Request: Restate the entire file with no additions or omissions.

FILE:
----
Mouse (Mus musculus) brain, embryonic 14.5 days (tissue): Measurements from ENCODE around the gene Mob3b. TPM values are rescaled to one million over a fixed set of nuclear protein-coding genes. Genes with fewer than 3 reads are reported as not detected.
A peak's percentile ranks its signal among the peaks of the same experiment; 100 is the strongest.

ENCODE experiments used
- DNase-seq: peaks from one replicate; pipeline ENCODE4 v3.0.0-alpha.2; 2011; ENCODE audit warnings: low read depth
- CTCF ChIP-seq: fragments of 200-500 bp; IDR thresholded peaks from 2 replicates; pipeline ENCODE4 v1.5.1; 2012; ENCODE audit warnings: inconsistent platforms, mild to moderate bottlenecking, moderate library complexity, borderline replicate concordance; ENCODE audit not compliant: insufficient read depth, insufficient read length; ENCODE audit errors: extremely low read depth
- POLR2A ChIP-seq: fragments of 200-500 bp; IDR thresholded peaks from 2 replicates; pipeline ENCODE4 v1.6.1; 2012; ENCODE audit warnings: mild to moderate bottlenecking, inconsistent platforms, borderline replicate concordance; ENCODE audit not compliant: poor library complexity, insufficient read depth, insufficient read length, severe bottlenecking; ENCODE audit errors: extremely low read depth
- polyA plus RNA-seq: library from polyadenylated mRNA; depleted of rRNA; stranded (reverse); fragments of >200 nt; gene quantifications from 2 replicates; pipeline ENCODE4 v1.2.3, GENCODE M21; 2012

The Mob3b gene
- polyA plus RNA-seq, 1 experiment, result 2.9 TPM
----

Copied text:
Mouse (Mus musculus) brain, embryonic 14.5 days (tissue): Measurements from ENCODE around the gene Mob3b. TPM values are rescaled to one million over a fixed set of nuclear protein-coding genes. Genes with fewer than 3 reads are reported as not detected.
A peak's percentile ranks its signal among the peaks of the same experiment; 100 is the strongest.

ENCODE experiments used
- DNase-seq: peaks from one replicate; pipeline ENCODE4 v3.0.0-alpha.2; 2011; ENCODE audit warnings: low read depth
- CTCF ChIP-seq: fragments of 200-500 bp; IDR thresholded peaks from 2 replicates; pipeline ENCODE4 v1.5.1; 2012; ENCODE audit warnings: inconsistent platforms, mild to moderate bottlenecking, moderate library complexity, borderline replicate concordance; ENCODE audit not compliant: insufficient read depth, insufficient read length; ENCODE audit errors: extremely low read depth
- POLR2A ChIP-seq: fragments of 200-500 bp; IDR thresholded peaks from 2 replicates; pipeline ENCODE4 v1.6.1; 2012; ENCODE audit warnings: mild to moderate bottlenecking, inconsistent platforms, borderline replicate concordance; ENCODE audit not compliant: poor library complexity, insufficient read depth, insufficient read length, severe bottlenecking; ENCODE audit errors: extremely low read depth
- polyA plus RNA-seq: library from polyadenylated mRNA; depleted of rRNA; stranded (reverse); fragments of >200 nt; gene quantifications from 2 replicates; pipeline ENCODE4 v1.2.3, GENCODE M21; 2012

The Mob3b gene
- polyA plus RNA-seq, 1 experiment, result 2.9 TPM